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The expansion of the digital landscape provides a wealth of opportunity for businesses, however it also presents new challenges in terms of identifying vulnerabilities and creating a secure environment. With this in mind, cyber insurance is no longer a nice-to-have, but a necessity.

As the demand for cyber insurance continues to skyrocket, so do premiums. Companies are now facing challenges accessing coverage due to high costs and the extensive requirements of insurance providers.

There isn’t a single security control or group of security controls that, when implemented, result in a premium savings. However, taking a proactive approach and implementing security controls will make it more likely that you’ll qualify for coverage and help to extend the limits of your policy.

Before taking on a policy, always be sure to consult with an experienced insurance broker who can provide guidance based on your existing security posture and the specific needs of your organisation. You may also wish to read our Cyber Insurance FAQ’s.

Accessing cyber insurance in Australia

The main difficulty with cyber insurance is gaining access to it. With the prevalence of modern cyber crime, insurers are looking to limit their exposure, and are being increasingly selective about who they are willing to offer coverage.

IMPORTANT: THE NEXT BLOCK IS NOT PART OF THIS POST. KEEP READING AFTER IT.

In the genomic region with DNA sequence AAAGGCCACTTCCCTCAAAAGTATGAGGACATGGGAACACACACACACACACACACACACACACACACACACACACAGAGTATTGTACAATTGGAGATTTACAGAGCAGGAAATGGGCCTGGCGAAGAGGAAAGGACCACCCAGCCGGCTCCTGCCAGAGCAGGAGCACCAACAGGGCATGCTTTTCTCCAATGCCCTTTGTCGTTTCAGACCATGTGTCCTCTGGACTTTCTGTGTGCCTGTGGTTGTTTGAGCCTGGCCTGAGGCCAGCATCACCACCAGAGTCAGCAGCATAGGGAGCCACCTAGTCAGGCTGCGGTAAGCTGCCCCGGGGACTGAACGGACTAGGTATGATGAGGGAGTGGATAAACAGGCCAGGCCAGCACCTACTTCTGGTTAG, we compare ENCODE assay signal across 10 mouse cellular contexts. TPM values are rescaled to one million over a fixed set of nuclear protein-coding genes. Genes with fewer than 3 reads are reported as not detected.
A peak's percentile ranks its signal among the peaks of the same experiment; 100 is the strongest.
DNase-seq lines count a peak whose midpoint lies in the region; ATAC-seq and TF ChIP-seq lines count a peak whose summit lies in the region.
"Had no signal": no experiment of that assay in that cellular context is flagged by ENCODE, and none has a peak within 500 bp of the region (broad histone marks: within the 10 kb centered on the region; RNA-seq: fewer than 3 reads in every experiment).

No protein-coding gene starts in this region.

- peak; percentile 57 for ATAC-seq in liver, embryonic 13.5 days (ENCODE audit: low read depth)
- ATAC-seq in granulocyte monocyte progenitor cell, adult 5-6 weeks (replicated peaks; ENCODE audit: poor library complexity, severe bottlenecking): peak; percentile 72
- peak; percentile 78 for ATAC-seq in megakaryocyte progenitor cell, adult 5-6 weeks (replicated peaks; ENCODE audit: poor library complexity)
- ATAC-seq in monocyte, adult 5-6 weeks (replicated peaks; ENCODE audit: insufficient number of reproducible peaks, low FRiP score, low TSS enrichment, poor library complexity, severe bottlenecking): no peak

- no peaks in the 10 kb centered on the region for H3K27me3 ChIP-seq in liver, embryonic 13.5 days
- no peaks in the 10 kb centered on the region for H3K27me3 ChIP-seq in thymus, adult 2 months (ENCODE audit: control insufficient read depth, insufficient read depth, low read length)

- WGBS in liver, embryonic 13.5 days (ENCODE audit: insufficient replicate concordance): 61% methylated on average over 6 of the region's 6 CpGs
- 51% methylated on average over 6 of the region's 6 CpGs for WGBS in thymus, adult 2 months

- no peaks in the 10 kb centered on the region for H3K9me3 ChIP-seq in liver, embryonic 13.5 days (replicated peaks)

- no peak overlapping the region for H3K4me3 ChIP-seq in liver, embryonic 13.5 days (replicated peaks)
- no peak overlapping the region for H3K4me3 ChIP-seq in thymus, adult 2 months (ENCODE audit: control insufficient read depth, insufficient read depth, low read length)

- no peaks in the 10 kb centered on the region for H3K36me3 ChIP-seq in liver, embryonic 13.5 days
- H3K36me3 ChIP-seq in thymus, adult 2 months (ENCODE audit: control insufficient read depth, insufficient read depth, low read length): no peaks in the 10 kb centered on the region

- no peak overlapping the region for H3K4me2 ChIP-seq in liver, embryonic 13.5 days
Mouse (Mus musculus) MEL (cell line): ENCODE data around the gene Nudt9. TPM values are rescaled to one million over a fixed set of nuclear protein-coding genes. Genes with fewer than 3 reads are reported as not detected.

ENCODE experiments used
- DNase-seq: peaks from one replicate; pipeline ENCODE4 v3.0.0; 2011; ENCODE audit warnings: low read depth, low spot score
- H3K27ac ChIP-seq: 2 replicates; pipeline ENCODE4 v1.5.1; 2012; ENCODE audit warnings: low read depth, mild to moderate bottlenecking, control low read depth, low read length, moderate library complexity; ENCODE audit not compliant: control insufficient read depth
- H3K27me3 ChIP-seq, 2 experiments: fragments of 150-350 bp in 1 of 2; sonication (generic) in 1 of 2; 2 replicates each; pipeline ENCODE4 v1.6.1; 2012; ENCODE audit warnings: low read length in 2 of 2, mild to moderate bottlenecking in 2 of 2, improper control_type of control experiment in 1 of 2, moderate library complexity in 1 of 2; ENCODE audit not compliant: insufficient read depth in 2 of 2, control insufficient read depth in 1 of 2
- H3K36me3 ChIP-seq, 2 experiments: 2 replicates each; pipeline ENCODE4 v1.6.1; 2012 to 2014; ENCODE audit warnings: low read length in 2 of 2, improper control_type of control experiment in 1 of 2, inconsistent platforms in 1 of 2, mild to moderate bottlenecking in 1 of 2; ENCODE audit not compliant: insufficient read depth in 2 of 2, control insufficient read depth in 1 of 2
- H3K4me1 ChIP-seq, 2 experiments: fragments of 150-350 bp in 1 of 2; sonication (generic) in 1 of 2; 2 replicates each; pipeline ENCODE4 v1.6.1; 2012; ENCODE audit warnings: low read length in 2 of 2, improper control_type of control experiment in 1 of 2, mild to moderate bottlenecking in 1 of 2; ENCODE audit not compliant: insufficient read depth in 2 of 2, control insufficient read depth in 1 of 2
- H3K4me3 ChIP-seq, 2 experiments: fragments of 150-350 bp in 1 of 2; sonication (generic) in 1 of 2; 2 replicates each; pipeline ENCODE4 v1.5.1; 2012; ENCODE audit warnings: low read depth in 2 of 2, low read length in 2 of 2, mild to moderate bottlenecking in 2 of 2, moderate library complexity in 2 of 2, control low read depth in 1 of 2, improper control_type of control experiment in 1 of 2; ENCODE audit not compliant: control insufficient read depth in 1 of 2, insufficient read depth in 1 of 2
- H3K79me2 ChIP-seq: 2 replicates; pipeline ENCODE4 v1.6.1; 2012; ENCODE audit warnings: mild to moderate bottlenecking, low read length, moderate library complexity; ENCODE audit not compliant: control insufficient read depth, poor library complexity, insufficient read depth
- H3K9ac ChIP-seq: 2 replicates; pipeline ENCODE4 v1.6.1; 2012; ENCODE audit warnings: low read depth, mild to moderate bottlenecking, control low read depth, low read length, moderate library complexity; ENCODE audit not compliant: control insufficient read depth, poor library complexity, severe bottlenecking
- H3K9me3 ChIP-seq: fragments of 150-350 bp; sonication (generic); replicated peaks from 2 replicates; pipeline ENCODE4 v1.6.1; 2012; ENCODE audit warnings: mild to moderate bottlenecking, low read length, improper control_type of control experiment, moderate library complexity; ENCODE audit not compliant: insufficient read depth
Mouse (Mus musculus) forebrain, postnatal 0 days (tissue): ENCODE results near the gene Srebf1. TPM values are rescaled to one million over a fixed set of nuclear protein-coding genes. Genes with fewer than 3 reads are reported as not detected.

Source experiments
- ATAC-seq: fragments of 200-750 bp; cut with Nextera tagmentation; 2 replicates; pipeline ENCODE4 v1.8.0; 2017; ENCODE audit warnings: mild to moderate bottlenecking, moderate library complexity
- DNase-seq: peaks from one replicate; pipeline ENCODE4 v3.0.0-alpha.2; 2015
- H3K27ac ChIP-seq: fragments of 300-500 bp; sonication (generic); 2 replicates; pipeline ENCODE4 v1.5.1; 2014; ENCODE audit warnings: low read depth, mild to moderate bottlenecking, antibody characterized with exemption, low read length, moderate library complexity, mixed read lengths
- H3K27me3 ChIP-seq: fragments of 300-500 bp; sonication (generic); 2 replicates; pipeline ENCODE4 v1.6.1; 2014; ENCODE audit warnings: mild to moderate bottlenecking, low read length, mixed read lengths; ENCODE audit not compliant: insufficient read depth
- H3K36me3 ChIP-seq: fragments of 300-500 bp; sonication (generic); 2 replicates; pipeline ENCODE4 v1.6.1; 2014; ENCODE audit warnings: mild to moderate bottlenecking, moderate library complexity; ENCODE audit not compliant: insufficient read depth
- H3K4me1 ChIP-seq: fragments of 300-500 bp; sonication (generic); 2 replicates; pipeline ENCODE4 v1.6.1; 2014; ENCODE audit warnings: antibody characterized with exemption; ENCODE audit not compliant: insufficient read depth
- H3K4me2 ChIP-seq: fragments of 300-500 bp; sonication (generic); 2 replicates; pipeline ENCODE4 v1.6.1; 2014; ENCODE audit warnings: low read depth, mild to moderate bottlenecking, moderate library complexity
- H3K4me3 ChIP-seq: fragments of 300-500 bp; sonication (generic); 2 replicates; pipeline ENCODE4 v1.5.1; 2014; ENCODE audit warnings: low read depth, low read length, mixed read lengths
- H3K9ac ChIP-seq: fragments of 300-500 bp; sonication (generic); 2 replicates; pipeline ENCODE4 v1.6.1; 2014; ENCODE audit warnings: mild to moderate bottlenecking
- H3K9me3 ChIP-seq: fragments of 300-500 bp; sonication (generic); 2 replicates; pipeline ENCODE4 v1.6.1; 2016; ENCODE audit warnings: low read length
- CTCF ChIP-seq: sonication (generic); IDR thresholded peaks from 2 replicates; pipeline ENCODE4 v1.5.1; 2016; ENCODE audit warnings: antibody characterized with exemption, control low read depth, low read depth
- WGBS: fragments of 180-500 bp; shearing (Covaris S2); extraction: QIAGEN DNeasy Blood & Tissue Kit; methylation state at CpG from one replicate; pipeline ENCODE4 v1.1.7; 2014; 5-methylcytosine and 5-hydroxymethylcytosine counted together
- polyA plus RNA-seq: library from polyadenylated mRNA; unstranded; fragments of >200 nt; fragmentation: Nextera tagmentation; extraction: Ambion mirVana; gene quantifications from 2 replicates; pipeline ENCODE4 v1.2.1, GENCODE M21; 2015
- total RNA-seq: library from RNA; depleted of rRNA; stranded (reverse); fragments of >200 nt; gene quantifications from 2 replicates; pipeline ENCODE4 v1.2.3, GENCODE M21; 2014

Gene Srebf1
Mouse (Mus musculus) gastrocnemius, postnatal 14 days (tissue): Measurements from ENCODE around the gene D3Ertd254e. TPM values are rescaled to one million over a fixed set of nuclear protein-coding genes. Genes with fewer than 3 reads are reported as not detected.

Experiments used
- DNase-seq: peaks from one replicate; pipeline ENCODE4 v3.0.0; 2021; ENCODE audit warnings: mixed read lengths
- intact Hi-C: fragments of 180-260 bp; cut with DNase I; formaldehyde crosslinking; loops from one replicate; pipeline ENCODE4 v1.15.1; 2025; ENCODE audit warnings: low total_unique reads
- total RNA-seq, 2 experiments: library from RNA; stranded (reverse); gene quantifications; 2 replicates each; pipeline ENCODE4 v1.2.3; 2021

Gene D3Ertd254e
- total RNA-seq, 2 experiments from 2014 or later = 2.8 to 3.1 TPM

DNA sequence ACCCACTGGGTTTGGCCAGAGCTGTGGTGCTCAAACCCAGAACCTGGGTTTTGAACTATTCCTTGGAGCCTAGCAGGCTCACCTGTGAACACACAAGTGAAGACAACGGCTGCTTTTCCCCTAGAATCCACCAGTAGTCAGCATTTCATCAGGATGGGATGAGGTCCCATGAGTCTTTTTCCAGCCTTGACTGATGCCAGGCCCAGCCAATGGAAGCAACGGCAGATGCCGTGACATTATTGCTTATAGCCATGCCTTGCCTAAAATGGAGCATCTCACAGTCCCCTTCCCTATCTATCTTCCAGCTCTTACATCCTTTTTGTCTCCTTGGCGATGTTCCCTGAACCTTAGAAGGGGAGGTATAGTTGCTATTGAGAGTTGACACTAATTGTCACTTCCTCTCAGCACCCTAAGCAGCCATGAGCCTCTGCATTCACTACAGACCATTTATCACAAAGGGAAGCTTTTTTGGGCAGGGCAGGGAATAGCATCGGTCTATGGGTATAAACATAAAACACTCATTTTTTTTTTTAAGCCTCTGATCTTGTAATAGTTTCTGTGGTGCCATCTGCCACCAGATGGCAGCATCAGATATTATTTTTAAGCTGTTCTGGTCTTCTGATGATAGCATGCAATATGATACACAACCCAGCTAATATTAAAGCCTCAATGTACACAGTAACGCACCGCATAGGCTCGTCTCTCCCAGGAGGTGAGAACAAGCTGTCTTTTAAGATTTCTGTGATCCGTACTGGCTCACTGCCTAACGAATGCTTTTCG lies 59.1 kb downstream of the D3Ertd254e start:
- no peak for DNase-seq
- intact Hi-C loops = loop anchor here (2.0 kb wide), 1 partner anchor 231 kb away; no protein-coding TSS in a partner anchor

Providers are requesting more information than ever, looking for evidence to demonstrate preparedness as well as details of your organisation’s information technology and operational technology controls. In order to qualify, you must respond to their technically detailed questions in a positive way that satisfies their requirements.

Unfortunately, there isn’t a straightforward formula that we can apply that would show ‘x’ control results in ‘y’ reduced premium. Insurers want to see that you’re taking a collective approach to total security and are dedicated to improving the security of your organisation over time.

Without the proper security controls in place it may still be possible to qualify for cyber insurance, however with an inflated premium, restricted coverage and higher retentions.

IT Security Checklist

Transform Your Cyber Defense: Prioritised Actions for Staying Ahead of Threats.


Qualifying for a cyber insurance policy

To better understand the state of cyber insurance in Australia, we researched the security controls organisations typically need to have in place in order to boost their eligibility for cyber security insurance. While we can’t guarantee that having these controls in place will qualify you for an insurance policy, adopting a defensive cyber security strategy will only serve you in the long run, regardless of whether you qualify for coverage or not.

The following are some of the baseline cyber security requirements for all businesses, regardless of industry or size.

Multi-Factor Authentication (MFA)

This security feature should be applied to accounts across your organisation and requires users to provide more information than just a username and password in order to verify their identity before they’re granted access to your environment.

Backup processes

Backing up data on a consistent basis will give you peace of mind in the event of a malware attack. This can include backing up your data on a physical device, like an external hard drive, or in the cloud, ideally through a reliable provider who offers modern encryption standards. You can also create backups directly on your device, but It’s crucial that this is not your only backup in case your device is stolen or corrupted.

Privileged Access Management (PAM)